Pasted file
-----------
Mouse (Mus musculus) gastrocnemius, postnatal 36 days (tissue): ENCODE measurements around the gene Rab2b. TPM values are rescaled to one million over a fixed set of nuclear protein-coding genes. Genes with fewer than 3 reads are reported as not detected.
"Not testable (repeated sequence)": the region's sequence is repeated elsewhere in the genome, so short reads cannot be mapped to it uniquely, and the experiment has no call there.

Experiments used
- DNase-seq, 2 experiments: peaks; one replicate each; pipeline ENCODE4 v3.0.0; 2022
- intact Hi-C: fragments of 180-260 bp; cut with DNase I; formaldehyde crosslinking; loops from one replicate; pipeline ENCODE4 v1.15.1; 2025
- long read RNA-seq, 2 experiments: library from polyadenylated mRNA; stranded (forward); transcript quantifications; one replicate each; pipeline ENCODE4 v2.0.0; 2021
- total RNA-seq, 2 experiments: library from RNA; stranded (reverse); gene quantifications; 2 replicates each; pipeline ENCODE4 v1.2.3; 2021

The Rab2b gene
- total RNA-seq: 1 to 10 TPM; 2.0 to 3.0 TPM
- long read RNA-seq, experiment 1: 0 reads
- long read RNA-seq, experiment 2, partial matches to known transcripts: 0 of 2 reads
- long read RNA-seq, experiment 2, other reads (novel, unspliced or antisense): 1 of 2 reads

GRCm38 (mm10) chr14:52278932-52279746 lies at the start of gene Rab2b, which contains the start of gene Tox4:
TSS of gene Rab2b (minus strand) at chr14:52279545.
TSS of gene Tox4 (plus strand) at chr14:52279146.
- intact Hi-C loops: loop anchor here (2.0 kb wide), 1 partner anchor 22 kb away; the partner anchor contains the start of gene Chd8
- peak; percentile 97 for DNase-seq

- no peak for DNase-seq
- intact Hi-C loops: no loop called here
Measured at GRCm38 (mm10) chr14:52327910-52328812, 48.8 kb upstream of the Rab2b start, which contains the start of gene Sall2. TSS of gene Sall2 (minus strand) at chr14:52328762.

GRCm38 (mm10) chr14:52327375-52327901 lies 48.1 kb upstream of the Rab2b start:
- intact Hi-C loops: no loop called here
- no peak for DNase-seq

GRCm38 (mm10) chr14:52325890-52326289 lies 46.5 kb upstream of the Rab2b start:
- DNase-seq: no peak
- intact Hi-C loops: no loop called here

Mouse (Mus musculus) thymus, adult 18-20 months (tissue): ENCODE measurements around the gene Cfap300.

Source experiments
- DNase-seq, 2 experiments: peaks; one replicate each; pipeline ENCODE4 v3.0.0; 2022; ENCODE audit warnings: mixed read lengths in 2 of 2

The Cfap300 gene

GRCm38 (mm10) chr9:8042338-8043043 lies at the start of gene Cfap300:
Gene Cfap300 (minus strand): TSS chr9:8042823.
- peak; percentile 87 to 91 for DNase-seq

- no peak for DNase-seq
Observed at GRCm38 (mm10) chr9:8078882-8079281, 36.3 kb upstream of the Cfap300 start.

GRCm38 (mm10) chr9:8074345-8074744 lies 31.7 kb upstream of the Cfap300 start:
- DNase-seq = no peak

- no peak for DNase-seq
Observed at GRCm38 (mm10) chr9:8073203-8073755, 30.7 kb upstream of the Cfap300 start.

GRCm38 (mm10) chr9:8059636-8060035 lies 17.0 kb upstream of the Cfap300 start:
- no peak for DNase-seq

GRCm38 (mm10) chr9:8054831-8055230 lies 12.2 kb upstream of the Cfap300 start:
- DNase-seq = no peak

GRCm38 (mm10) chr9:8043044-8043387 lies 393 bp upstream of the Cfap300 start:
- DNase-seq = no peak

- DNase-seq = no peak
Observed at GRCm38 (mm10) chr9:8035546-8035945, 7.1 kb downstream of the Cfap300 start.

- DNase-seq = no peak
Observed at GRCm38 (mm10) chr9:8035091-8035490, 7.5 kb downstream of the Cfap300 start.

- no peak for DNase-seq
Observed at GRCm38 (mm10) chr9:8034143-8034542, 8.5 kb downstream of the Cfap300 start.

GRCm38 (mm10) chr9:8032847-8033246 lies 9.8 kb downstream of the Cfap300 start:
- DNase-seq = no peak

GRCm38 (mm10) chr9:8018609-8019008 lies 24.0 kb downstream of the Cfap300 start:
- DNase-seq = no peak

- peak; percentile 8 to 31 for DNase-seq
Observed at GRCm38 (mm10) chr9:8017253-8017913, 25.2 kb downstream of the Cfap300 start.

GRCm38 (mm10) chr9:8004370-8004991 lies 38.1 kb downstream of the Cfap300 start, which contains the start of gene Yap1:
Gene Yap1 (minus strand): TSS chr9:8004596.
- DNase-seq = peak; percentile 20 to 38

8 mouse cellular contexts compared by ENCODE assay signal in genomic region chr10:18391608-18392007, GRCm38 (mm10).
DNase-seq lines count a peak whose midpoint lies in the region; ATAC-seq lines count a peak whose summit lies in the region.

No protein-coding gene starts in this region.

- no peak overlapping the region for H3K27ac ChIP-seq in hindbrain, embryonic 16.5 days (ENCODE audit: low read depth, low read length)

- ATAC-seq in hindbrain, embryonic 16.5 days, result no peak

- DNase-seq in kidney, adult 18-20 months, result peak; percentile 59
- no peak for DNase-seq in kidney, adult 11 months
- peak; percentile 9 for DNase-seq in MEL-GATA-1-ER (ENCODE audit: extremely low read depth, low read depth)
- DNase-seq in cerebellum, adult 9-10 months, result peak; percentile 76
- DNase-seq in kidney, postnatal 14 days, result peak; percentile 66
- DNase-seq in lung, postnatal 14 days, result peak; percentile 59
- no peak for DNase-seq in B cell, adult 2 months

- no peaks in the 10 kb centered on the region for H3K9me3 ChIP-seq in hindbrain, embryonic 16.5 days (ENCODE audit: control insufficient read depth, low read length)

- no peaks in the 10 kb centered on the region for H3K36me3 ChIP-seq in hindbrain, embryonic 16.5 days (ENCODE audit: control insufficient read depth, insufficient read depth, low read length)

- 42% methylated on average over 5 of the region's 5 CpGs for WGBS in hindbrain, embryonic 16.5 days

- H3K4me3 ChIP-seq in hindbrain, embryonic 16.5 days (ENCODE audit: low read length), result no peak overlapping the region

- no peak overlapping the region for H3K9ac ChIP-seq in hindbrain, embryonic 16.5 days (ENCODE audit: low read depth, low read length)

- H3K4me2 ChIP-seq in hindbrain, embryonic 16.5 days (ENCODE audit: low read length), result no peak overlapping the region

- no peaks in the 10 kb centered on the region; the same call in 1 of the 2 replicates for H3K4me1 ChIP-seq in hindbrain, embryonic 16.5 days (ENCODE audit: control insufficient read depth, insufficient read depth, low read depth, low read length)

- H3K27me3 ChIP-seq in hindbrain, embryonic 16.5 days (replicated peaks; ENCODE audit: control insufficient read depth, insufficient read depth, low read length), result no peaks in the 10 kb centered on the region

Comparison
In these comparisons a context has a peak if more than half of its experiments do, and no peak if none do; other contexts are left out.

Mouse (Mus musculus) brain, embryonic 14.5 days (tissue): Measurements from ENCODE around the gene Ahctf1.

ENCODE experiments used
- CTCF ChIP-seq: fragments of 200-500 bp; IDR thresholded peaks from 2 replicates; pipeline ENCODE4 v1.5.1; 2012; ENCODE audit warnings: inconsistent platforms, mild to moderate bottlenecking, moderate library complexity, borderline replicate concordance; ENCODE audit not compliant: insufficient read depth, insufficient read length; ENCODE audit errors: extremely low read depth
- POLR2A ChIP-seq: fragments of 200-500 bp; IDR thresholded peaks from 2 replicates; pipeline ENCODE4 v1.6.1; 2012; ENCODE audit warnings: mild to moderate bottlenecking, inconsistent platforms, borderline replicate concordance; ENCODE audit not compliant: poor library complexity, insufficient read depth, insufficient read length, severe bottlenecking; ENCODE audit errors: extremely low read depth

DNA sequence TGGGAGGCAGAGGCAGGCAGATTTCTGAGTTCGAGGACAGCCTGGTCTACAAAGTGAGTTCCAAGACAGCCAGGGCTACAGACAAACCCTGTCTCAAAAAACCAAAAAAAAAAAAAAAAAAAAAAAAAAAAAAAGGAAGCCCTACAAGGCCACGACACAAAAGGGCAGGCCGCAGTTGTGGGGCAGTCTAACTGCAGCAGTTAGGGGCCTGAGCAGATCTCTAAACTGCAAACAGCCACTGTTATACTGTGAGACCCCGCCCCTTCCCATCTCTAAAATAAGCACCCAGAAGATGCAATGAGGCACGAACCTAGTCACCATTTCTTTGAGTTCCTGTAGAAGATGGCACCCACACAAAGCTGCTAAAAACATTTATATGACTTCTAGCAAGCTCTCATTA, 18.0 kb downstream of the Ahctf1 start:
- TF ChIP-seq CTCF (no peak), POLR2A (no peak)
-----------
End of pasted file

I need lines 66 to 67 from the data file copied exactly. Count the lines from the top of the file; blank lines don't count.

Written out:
- DNase-seq in kidney, adult 18-20 months, result peak; percentile 59
- no peak for DNase-seq in kidney, adult 11 months